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Japanese Chairs

When seated at a table, the Japanese traditionally kneel. Japanese tables are typically very low to the ground in order to accommodate this type of sitting. However, kneeling in this manner tended to become very painful, so chairs called “zaisu” were developed. Zaisu, very common in modern-day Japanese homes, do not have legs but include a cushion, a backrest, and sometimes an armrest for relaxed sitting.

Despite the fact that modern-day Japan still retains the traditional floor seating, Western-style chairs with legs were adopted after World War II. These raised seats were called “koshikake” and were reserved mostly for aristocracy. Still, in preference of tatami mats and garden stools, raised koshikake chairs are not very common in Japan and are mostly made for Western export and trade.


Quick Facts

  • Zaisu was not only used for sitting at a dining table, but could also be used for comfort while meditating or simply lounging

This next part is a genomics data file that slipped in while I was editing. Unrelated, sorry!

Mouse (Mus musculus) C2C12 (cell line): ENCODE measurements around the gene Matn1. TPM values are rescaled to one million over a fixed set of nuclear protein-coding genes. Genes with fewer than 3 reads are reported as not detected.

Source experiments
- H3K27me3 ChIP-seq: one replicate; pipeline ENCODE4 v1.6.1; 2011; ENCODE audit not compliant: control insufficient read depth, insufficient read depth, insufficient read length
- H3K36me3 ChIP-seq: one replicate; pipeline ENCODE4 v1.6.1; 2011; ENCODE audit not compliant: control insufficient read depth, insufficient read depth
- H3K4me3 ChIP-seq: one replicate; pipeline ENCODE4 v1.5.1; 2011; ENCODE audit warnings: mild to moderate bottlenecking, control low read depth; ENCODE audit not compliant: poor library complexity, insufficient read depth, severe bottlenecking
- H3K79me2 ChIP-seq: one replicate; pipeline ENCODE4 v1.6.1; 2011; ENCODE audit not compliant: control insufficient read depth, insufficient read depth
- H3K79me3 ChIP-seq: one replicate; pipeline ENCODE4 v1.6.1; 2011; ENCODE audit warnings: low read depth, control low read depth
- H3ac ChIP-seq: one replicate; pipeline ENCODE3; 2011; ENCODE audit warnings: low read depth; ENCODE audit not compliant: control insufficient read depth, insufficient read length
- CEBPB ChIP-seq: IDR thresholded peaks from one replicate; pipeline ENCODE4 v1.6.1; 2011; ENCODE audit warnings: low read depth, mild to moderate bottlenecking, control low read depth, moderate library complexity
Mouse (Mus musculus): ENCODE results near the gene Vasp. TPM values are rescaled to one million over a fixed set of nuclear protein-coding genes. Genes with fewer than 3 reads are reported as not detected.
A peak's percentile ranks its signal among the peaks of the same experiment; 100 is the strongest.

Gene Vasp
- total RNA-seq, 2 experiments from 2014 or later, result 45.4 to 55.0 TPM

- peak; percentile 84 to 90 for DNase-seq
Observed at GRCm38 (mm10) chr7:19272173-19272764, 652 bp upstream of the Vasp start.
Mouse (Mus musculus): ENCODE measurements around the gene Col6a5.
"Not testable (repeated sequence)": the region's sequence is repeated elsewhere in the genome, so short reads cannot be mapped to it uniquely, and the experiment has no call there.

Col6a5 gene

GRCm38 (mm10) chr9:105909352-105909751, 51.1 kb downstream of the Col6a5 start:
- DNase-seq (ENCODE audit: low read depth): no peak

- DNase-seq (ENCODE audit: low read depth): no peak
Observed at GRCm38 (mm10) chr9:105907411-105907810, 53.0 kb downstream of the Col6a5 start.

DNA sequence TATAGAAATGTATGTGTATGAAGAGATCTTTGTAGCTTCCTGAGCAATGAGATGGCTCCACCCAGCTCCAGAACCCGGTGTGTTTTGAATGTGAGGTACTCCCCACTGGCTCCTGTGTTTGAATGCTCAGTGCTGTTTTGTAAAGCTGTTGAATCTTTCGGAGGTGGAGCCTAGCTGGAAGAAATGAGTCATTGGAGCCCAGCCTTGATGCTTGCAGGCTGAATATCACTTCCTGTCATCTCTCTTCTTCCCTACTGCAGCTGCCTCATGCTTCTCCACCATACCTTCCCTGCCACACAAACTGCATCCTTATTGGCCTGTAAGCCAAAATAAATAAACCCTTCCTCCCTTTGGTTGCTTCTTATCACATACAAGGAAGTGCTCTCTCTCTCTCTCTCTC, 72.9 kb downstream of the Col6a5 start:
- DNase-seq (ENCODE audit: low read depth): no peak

• ”Koshikake” literally translates to “a place to hang one’s hips” and not only refers to Western-style chairs, but also to raised benches and waiting areas of tea ceremonies
  • Western-style chairs had been introduced to Japan on three separate occasions, each time rejected until after the Second World War

Recommended Items at Auction

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A Japanese ladderback oak carver chair, mid 19th century, 57cm across the arms
Nov 06, 10:00 AM AEDT
A Japanese ladderback oak carver chair, mid 19th century, 57cm across the arms
by Leski Auctions Pty Ltd
Est: AUD100- AUD200
AUD800 Bids

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Leski Auctions Pty Ltd

Leski Auctions Pty Ltd